A telephone from my grandson while building Lego factory sets from his building blocks enquiring about factories/ storage facilities in India since he had seen many in the U.S.A., prompted me to look for global value chains. Moreover, our RBI Governor who is a world reputed economist with myriad solutions to our economic woes also mentioned in his recent speech at CII conference the role of global value chains for the revival of our economy. A study was recently undertaken by World Bank on” Global Value Chains” which easily facilitated the writing of this article.

Let me just refer you to the said world bank study titled” Trading for development in the age of Global Value Chains” from following web address:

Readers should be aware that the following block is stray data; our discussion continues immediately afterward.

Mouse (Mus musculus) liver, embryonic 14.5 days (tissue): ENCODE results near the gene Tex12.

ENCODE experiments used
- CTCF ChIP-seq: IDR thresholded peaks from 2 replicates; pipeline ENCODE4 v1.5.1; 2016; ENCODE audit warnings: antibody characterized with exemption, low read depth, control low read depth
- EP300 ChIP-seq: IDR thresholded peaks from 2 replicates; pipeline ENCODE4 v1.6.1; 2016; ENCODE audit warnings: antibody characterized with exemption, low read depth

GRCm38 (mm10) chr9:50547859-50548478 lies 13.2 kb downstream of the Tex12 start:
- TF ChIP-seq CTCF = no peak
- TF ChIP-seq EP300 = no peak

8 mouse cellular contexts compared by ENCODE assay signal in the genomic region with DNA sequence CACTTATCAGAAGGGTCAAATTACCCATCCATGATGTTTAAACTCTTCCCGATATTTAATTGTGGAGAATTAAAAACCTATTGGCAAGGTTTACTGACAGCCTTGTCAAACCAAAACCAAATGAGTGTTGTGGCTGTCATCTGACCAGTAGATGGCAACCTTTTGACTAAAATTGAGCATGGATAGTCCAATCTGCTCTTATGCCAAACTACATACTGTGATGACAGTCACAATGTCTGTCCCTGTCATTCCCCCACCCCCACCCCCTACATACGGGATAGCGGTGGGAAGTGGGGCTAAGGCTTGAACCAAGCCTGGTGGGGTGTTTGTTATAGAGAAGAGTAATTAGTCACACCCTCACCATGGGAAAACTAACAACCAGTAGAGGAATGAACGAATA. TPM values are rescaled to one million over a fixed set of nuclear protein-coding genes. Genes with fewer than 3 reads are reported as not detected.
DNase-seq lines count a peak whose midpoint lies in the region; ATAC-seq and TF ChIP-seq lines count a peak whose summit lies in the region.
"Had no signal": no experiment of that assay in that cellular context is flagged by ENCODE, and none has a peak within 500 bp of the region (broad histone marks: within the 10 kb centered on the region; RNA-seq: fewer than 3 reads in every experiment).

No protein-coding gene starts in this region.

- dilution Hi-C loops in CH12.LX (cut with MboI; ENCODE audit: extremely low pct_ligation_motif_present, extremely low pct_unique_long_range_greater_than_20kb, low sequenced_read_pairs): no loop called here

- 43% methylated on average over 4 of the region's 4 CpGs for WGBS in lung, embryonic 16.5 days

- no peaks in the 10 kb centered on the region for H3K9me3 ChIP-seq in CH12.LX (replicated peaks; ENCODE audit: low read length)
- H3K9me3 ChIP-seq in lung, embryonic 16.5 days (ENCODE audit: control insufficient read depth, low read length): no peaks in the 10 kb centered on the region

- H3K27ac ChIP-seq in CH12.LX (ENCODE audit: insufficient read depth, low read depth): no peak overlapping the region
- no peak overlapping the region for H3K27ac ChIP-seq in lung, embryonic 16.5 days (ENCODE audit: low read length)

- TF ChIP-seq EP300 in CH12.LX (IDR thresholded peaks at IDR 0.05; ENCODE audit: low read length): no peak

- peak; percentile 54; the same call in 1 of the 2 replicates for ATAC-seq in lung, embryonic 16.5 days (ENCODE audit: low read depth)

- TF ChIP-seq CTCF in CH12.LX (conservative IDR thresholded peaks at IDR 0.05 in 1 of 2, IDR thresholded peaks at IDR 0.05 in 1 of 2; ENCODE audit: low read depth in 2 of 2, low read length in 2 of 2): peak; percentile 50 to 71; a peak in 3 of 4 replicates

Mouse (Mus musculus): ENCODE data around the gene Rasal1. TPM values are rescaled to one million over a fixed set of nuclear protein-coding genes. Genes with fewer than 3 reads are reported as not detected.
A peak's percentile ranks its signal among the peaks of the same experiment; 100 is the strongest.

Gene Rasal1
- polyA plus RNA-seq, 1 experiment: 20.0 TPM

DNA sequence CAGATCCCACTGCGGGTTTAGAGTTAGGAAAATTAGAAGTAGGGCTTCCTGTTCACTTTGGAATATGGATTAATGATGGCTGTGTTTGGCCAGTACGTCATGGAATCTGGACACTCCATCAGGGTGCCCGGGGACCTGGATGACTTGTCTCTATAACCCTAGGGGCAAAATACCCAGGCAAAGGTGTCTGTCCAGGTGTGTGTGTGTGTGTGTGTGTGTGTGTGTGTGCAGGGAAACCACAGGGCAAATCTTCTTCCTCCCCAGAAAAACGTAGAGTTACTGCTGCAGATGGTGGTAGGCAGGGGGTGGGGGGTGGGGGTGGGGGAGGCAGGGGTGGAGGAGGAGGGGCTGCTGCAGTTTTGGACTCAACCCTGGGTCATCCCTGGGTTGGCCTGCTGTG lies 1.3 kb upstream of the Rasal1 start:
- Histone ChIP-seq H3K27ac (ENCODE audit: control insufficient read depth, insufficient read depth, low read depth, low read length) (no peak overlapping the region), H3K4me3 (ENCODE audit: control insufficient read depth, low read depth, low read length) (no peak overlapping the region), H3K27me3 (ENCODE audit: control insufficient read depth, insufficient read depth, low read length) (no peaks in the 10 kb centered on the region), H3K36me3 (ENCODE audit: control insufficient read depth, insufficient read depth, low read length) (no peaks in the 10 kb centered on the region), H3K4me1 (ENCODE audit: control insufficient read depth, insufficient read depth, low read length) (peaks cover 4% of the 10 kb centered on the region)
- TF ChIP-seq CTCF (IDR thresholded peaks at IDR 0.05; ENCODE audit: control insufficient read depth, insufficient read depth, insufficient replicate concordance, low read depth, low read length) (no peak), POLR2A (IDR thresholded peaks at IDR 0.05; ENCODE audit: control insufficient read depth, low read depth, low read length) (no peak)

Various questions like what are global value chains, their role in the economy, why everyone is talking about these whenever the economy needs more development and do we as a nation really lack behind in developing these and if so, what would happen in near future to make required progress in our dream to reach top three positions in the world economy will be answered in this article.

Economic Development concept on the gearwheels

What is a global value chain? (GVC)

Raw materials Services inputs, Parts and components semi-Finished goods, and finished goods are the normal processes in case of exports, other than getting an order and execution at a later stage.

How do GVCs work?

“Interactions between firms typically involve durable relationships. Economic fundamentals drive countries’ participation in GVCs. But policies matter—to enhance participation and broaden benefits.”

Let us analyze the process to simplify our understanding.